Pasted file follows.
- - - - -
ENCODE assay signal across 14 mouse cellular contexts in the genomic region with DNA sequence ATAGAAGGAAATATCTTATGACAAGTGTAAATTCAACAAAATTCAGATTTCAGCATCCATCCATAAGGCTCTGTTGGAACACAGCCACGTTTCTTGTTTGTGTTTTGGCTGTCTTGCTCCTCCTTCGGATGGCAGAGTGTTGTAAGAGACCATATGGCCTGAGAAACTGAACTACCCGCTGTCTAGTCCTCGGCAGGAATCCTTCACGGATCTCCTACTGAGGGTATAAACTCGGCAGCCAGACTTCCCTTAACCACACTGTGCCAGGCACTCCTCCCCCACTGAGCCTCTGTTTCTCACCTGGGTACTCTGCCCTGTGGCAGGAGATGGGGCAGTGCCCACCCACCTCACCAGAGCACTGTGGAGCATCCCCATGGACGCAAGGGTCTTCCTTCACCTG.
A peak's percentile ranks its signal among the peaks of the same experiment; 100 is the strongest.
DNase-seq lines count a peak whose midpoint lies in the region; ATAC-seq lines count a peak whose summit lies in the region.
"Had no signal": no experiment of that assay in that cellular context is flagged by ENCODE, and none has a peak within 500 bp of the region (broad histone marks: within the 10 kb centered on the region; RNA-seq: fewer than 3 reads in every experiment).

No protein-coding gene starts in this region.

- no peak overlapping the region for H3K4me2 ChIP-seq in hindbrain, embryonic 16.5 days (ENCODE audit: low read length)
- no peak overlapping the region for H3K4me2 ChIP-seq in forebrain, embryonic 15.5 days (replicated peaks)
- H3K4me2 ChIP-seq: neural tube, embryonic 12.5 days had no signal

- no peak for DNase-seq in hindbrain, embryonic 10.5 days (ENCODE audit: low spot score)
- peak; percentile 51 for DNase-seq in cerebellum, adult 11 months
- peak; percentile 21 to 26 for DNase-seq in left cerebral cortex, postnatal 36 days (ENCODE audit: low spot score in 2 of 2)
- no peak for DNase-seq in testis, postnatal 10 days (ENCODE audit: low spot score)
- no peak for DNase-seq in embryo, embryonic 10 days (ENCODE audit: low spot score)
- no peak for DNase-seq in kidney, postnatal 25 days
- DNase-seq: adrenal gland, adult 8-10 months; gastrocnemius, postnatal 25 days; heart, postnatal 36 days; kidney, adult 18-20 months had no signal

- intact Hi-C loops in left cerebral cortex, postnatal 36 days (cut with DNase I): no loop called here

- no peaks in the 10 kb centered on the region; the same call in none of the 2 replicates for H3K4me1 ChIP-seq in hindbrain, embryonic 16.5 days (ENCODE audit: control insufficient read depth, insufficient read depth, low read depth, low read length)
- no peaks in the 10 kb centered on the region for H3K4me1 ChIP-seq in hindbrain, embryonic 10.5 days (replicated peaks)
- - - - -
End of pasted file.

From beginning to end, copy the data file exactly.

ENCODE assay signal across 14 mouse cellular contexts in the genomic region with DNA sequence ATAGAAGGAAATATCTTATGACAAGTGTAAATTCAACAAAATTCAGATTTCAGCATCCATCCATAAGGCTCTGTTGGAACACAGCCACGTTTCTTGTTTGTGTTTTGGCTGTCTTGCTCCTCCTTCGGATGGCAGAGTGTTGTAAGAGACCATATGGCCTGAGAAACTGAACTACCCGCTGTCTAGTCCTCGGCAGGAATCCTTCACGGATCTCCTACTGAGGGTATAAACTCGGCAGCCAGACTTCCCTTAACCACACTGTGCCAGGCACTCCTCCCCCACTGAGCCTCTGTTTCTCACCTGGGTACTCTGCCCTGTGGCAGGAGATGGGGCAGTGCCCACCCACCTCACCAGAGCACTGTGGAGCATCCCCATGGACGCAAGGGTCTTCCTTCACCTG.
A peak's percentile ranks its signal among the peaks of the same experiment; 100 is the strongest.
DNase-seq lines count a peak whose midpoint lies in the region; ATAC-seq lines count a peak whose summit lies in the region.
"Had no signal": no experiment of that assay in that cellular context is flagged by ENCODE, and none has a peak within 500 bp of the region (broad histone marks: within the 10 kb centered on the region; RNA-seq: fewer than 3 reads in every experiment).

No protein-coding gene starts in this region.

- no peak overlapping the region for H3K4me2 ChIP-seq in hindbrain, embryonic 16.5 days (ENCODE audit: low read length)
- no peak overlapping the region for H3K4me2 ChIP-seq in forebrain, embryonic 15.5 days (replicated peaks)
- H3K4me2 ChIP-seq: neural tube, embryonic 12.5 days had no signal

- no peak for DNase-seq in hindbrain, embryonic 10.5 days (ENCODE audit: low spot score)
- peak; percentile 51 for DNase-seq in cerebellum, adult 11 months
- peak; percentile 21 to 26 for DNase-seq in left cerebral cortex, postnatal 36 days (ENCODE audit: low spot score in 2 of 2)
- no peak for DNase-seq in testis, postnatal 10 days (ENCODE audit: low spot score)
- no peak for DNase-seq in embryo, embryonic 10 days (ENCODE audit: low spot score)
- no peak for DNase-seq in kidney, postnatal 25 days
- DNase-seq: adrenal gland, adult 8-10 months; gastrocnemius, postnatal 25 days; heart, postnatal 36 days; kidney, adult 18-20 months had no signal

- intact Hi-C loops in left cerebral cortex, postnatal 36 days (cut with DNase I): no loop called here

- no peaks in the 10 kb centered on the region; the same call in none of the 2 replicates for H3K4me1 ChIP-seq in hindbrain, embryonic 16.5 days (ENCODE audit: control insufficient read depth, insufficient read depth, low read depth, low read length)
- no peaks in the 10 kb centered on the region for H3K4me1 ChIP-seq in hindbrain, embryonic 10.5 days (replicated peaks)